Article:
After the fall of Acre no further Crusades were undertaken in the Holy Land, although several were preached. Already, however, the term crusade was also being used for other expeditions, sanctioned by the pope, against heathens and heretics. Albert the Bear and Henry the Lion led (1147) a crusade against the Wends in NE Germany; Hermann von Salza in 1226 received crusading privileges for the Teutonic Knights against the Prussians; the pope proclaimed (1228) a crusade against Emperor Frederick II; and several crusades were fought against the Albigenses and the Hussites (see Hussite Wars).
War against the Turks remained the chief problem of Eastern Europe for centuries after 1291. Campaigns akin to crusades were those of John Hunyadi, John of Austria (d. 1578), and John III of Poland. In their consequences, the crusades in Europe were as important as those in the Holy Land. However, although the Crusades in the Holy Land failed in their chief purpose, they exercised an incalculable influence on Western civilization by bringing the West into closer contact with new modes of living and thinking, by stimulating commerce, by giving fresh impetus to literature and invention, and by increasing geographical knowledge. The crusading period advanced the development of national monarchies in Europe, because secular leaders deprived the pope of the power of decision in what was to have been the highest Christian enterprise.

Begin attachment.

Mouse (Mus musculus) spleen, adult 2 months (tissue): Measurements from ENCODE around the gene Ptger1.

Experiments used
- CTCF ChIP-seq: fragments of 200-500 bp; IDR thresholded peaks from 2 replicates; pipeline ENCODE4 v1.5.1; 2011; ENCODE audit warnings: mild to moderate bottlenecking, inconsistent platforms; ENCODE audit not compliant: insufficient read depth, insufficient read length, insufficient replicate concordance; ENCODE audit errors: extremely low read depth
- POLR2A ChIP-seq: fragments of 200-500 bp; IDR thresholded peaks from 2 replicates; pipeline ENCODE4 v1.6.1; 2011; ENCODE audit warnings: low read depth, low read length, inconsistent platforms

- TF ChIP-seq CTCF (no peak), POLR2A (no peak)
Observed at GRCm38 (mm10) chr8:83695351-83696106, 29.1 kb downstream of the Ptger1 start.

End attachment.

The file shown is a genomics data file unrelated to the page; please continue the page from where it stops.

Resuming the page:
In the Levant the Crusades left a lasting imprint, not least on the Byzantine Empire, which was disastrously weakened. Physical reminders of the Crusades remain in the monumental castles built by the Crusaders, such as that of Al Karak. The chief material beneficiaries of the Crusades were Venice and the other great Mediterranean ports.
The Columbia Electronic Encyclopedia, 6th ed. Copyright © 2012, Columbia University Press. All rights reserved.